Justin Dang
Jul 16, 2017 · 2 min read
UNIHACK Melbourne 2016

Web and mobile apps are among the most popular choice of hackathon project, but why limit your creativity to just the digital world? Take 2016 UNIHACK entry The Magic Hand for example, a team decided to bring their own 3D printer and made a physical Piano Tiles solver.

Actual real world utility: 0. Awesomeness: 100!

With the availability of inexpensive and well-documented microcontroller such as Arduino, creating a hardware prototype had never been easier.

Here are some of the most popular hardware that are used in a hackathons according to a report by Techcrunch.

Arduino: With over a million board sold each year, Arduino is one of the most popular and versatile microprocessor. The projects page provide tutorial for various user designed projects, from beginner level to highly complex; whereas the documentation page provide handy references and examples for programmer. Arduino is also open source, which mean there will be Arduino products that are produced by different manufacturer under different prices.

Raspberry Pi: A general purpose single board computer that usually run a linux distro. To massively oversimplify, Arduino is generally good at executing a single set of instruction repeatedly, whereas raspberry pi are more complex but can run multiple programs. I won’t be going too in depth into the differences as there are an abundant of article online comparing the two products.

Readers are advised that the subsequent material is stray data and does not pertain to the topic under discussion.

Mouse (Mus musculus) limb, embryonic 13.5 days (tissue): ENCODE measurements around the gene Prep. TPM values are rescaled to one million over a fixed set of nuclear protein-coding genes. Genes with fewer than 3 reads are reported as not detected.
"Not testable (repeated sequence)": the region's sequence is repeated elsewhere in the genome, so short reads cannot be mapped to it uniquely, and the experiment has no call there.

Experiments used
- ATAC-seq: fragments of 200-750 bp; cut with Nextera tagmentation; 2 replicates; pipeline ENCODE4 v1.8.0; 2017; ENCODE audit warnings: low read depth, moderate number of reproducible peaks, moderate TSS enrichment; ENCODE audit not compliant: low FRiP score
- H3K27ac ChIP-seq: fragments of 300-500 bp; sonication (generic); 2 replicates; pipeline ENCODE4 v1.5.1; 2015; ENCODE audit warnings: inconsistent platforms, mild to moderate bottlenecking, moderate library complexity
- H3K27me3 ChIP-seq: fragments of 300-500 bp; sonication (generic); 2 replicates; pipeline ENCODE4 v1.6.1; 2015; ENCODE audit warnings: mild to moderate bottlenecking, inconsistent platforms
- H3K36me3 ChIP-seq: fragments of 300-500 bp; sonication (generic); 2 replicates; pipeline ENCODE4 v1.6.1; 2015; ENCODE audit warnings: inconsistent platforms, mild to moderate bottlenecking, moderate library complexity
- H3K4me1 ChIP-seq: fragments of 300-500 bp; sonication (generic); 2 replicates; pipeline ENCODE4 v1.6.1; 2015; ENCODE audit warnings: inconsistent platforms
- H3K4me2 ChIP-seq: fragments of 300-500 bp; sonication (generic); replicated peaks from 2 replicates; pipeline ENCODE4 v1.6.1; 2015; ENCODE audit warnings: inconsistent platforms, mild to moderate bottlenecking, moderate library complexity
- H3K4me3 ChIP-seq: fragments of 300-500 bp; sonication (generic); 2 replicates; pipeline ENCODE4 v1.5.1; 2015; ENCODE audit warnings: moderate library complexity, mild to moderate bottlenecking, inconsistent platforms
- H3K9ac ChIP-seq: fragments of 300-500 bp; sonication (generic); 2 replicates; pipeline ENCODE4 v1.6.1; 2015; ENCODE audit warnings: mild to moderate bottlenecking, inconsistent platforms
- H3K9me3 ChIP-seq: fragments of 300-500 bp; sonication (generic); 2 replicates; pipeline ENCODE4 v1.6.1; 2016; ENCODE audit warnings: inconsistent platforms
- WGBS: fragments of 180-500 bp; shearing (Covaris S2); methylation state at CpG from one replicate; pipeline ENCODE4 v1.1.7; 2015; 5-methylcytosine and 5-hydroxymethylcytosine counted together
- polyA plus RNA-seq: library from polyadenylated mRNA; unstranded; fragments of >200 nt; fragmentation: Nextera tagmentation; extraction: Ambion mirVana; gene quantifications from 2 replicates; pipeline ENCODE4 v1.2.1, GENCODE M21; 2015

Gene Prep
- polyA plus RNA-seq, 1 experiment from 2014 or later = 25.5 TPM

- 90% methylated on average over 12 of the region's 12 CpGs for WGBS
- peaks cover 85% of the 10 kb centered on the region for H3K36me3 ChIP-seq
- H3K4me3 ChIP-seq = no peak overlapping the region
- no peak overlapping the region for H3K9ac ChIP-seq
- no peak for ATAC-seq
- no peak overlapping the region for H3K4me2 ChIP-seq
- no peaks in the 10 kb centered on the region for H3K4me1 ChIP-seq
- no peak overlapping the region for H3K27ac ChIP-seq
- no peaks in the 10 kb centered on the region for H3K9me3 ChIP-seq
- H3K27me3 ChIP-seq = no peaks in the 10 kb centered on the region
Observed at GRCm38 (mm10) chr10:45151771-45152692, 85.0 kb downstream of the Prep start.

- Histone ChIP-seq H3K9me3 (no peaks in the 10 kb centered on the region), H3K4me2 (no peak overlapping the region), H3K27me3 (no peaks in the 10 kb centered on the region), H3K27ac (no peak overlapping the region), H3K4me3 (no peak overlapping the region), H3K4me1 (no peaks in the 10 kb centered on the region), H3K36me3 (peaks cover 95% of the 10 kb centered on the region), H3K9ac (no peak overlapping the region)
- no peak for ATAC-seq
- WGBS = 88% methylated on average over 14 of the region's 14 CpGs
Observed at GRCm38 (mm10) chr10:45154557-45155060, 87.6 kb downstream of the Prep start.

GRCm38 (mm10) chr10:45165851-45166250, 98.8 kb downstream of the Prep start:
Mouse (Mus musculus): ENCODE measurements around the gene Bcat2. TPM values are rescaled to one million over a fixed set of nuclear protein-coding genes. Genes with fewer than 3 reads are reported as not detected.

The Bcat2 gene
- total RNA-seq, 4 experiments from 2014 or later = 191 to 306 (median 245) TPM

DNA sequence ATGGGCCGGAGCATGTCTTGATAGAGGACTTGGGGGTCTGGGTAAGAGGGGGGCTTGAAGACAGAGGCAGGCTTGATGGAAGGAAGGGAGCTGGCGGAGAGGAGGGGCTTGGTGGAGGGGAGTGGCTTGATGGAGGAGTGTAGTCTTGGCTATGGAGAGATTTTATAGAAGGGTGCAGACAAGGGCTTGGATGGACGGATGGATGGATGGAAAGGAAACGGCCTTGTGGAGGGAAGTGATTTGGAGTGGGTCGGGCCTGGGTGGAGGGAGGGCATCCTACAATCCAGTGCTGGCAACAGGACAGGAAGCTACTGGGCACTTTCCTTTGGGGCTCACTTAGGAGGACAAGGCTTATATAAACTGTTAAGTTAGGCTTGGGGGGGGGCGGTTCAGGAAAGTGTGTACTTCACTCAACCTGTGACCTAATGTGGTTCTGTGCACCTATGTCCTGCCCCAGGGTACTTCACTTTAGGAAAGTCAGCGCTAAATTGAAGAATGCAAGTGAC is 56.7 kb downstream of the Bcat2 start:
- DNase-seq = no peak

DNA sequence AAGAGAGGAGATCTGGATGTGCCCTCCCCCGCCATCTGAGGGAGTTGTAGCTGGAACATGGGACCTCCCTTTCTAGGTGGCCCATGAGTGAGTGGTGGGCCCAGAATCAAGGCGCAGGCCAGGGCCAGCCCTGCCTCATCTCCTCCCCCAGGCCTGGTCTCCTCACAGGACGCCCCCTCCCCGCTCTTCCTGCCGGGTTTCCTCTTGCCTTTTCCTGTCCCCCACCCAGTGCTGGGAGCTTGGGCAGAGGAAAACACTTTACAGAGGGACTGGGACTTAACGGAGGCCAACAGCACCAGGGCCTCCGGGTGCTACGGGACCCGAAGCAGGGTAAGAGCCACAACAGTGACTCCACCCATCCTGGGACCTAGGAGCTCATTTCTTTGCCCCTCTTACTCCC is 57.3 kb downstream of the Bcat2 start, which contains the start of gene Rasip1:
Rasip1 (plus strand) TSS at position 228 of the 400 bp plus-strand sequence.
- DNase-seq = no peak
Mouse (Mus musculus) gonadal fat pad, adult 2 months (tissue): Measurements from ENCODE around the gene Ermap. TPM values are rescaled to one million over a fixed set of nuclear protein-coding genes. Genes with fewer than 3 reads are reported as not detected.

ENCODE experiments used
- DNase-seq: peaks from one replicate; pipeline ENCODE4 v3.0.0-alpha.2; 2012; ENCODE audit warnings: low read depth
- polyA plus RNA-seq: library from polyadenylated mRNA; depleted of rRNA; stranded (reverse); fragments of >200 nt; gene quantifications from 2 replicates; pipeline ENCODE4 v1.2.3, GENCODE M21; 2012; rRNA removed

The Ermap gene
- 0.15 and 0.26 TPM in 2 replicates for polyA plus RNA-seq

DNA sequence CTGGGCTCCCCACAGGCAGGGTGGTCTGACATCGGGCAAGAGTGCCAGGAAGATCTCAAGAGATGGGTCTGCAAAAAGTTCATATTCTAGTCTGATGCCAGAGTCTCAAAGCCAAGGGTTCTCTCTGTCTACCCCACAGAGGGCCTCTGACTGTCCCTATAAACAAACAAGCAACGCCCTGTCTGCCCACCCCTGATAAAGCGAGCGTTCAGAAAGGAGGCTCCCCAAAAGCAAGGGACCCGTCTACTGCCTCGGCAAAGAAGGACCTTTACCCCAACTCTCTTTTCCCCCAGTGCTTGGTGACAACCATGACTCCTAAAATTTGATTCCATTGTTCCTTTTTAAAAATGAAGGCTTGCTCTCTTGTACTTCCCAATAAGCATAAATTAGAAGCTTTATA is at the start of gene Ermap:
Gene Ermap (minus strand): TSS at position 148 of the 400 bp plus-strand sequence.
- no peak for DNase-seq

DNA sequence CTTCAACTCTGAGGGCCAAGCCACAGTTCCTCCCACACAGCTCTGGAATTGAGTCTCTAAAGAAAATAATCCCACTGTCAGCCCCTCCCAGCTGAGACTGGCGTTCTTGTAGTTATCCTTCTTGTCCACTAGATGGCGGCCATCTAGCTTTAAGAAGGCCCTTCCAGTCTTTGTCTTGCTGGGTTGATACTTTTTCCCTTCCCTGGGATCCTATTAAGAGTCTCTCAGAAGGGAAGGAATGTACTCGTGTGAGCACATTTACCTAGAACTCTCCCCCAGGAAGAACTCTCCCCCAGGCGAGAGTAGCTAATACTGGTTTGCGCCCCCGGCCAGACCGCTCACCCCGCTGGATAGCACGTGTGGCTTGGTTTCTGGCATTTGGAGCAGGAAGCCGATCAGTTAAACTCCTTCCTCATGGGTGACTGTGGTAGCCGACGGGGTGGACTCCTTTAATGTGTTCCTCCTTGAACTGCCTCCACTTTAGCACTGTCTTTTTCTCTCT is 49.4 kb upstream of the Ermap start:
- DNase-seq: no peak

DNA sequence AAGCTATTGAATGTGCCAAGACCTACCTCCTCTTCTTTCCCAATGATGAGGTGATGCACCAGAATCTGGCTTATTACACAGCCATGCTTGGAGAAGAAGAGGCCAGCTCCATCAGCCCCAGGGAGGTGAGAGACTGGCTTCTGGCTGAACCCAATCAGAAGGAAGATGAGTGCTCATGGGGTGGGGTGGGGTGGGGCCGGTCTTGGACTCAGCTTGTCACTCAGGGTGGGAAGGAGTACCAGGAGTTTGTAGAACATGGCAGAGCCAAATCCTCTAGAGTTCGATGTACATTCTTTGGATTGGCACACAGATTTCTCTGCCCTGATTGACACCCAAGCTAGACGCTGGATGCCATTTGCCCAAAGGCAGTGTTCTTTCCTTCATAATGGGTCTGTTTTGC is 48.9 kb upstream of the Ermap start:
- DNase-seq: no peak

Myo: Myo armband is a gesture control device that you wear on your forearm that convert movement in your muscle to action that you wish your pre-programmed digital device to perform. I will admit that I’m rather divided on whether I should recommend this. While this technology is filled with potential, there are a small number of reviews that it doesn’t work as well as promised. I will leave it to you to do more research if you are interested in this technology!


Of course, there are plenty more choices of hardware that you can use in a hackathon that I won’t go through in details but I think you should check it out nonetheless.

Google Cardboard: An extremely inexpensive VR technology. The quality are fairly average but at less than $10 each, it’s an accessible way of experimenting with VR.

Oculus Rift: Relatively pricey but much much more advanced VR headset.

3D printing: Pretty self-explanatory. Some hackathon will let you use it if you bring your own. Don’t forget to consult the organiser first!

Square: A small device that you connect with your phone to process credit card payment.

Google Home/Amazon Echo: Voice-activated home assistants. Even if you do not intended to program these devices, incorporating it to some other project that you’re building can result in other interesting use cases.

Hope this article give you more resources to think outside the box! =)


Writings and musings about Australia's premier student hackathon.

Justin Dang

Written by

#CS #UNIHACK #Sydney #EWB #ScienceGeek | https://www.linkedin.com/in/justinhtdang/


Writings and musings about Australia's premier student hackathon.

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